Ambitious plan to slash red tape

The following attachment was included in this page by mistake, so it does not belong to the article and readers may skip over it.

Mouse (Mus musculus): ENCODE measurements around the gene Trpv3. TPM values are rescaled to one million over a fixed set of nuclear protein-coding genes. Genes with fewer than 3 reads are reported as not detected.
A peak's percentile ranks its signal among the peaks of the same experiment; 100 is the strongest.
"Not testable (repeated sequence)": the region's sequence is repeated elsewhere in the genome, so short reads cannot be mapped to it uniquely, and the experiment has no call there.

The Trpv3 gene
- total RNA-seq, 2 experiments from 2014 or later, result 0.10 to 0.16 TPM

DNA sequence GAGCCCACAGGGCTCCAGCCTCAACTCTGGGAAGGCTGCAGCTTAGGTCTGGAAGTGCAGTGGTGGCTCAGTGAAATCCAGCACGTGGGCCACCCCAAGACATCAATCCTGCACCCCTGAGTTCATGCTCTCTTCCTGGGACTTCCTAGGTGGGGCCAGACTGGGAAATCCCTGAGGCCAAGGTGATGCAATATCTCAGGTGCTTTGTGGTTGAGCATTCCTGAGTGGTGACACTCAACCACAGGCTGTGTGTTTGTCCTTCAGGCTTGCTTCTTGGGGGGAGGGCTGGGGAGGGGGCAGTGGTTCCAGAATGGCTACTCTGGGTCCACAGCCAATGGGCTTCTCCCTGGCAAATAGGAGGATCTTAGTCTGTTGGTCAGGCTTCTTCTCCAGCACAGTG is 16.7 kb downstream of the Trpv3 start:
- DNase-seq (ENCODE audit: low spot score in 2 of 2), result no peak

The government plans to cut bureaucratic procedures for setting up companies in an attempt to improve its record of providing one of the least friendly business start-up environments in the world, it said yesterday. Development Minister Costis Hatzidakis said a draft law is being prepared that will soon be tabled in Parliament and will reduce the number of steps required to set up a business from 18 to just four. «The government has decided to move ahead with a concrete and measurable plan,» he told reporters after a Cabinet meeting. «These are not just words, they are specific steps.» Despite repeated government announcements in the past to combat red tape, it remains one of the most commonly cited reasons by foreign investors for sidestepping Greece. The other ones are inflexible labor laws and corruption. The World Bank has given Greece one of the lowest scores when it comes to the country’s heavily regulated business start-up procedures. According to the World Bank, 15 separate steps are needed to set up a business in Greece. Brunei and Uganda come next on the list with 18 steps. In sharp contrast, entrepreneurs can start up their own venture in Canada and New Zealand via a single procedure. The economy has been paying a hefty price for accommodating an overinflated public sector that forces businesses to chase after a long paper trail. Data from the United Nations Conference on Trade and Development (UNCTAD), show foreign investment in Greece slumped 64 percent in 2007 from the previous year to 1.9 billion US dollars. Other steps the conservative government is preparing in order to boost competitiveness include a series of labor market reforms beginning in the fall, Economy and Finance Minister Yiannis Papathanassiou said recently. [email protected]